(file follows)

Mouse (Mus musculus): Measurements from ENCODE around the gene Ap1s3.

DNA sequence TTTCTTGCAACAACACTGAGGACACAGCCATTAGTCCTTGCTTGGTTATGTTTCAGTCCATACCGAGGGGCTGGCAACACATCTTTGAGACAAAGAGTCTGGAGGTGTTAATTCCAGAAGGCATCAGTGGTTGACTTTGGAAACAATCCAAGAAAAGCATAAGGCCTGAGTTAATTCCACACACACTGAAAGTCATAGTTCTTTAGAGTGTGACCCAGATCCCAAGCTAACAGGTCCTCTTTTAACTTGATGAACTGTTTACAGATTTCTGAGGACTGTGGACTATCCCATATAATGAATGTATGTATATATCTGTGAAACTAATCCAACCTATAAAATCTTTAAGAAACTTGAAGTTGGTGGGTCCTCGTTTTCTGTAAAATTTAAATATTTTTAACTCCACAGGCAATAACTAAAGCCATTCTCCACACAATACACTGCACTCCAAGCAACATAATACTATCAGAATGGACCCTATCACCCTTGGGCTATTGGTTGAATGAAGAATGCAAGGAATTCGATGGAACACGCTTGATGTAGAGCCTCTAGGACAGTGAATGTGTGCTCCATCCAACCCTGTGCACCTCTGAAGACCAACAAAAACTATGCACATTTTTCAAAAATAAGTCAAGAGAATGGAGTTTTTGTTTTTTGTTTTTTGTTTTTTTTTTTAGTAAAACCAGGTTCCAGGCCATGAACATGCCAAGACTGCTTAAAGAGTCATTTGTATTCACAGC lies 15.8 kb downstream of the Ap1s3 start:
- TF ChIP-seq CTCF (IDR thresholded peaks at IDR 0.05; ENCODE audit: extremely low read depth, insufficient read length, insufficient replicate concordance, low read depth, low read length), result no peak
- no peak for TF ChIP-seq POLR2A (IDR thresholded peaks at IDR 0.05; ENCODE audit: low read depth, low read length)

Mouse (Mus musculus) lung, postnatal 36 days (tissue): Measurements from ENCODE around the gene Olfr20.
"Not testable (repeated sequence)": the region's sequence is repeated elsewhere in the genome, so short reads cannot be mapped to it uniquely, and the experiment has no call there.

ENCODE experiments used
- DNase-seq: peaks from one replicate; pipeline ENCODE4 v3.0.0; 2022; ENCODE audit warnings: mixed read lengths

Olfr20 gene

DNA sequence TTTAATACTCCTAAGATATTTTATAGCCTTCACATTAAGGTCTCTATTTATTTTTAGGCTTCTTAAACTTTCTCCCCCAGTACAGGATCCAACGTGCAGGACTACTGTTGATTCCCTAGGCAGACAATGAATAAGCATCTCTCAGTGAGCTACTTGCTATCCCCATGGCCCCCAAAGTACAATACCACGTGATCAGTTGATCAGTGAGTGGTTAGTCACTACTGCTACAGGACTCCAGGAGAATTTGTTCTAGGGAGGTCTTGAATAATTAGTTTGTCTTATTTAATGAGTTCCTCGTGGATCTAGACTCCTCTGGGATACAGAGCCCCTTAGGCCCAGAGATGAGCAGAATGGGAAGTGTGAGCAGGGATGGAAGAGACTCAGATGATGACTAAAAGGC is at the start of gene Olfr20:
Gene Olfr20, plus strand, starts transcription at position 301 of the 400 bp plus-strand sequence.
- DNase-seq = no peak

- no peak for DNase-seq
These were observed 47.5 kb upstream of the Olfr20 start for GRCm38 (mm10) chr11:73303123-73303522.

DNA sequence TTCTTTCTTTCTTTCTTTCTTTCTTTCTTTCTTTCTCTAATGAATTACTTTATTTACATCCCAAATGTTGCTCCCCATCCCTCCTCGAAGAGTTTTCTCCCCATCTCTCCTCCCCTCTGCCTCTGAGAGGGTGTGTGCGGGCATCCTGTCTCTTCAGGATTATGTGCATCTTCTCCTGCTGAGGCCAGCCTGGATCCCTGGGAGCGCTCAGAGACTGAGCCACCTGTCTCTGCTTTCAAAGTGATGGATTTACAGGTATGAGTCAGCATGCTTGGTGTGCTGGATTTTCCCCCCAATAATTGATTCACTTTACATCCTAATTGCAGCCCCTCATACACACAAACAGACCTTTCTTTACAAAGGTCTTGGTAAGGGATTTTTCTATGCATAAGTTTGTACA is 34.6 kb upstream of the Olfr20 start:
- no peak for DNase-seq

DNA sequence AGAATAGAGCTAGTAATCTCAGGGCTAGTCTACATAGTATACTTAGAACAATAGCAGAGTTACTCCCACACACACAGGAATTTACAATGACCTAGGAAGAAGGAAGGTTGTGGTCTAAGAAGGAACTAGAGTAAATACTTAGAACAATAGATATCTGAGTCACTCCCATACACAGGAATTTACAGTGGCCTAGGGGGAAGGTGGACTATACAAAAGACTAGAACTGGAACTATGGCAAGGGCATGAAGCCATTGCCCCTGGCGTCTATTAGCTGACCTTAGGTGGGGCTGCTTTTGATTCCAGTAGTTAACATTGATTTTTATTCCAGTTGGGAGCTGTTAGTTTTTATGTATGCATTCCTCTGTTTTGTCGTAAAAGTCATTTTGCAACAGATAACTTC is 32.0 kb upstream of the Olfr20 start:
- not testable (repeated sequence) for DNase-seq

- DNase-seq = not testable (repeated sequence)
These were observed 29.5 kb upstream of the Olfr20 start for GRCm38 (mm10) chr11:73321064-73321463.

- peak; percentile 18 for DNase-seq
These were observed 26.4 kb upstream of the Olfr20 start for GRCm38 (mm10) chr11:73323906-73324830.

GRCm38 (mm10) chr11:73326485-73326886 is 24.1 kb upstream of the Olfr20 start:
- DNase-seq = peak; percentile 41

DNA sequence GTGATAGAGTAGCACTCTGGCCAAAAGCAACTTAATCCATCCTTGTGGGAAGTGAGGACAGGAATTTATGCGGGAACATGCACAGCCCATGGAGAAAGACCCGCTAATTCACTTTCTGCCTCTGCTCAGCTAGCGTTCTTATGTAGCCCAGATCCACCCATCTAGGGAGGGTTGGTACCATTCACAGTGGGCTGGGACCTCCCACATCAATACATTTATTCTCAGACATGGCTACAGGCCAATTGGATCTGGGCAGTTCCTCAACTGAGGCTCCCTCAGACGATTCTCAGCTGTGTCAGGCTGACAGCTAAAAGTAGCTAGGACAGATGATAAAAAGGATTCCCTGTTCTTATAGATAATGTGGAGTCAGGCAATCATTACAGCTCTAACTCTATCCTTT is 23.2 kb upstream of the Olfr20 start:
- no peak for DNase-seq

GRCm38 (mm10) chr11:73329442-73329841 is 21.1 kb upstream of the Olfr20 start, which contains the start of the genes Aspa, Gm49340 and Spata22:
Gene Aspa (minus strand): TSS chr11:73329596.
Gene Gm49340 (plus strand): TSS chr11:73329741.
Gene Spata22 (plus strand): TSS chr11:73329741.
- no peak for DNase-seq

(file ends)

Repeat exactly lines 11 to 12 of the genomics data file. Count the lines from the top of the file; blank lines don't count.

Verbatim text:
Gene Olfr20, plus strand, starts transcription at position 301 of the 400 bp plus-strand sequence.
- DNase-seq = no peak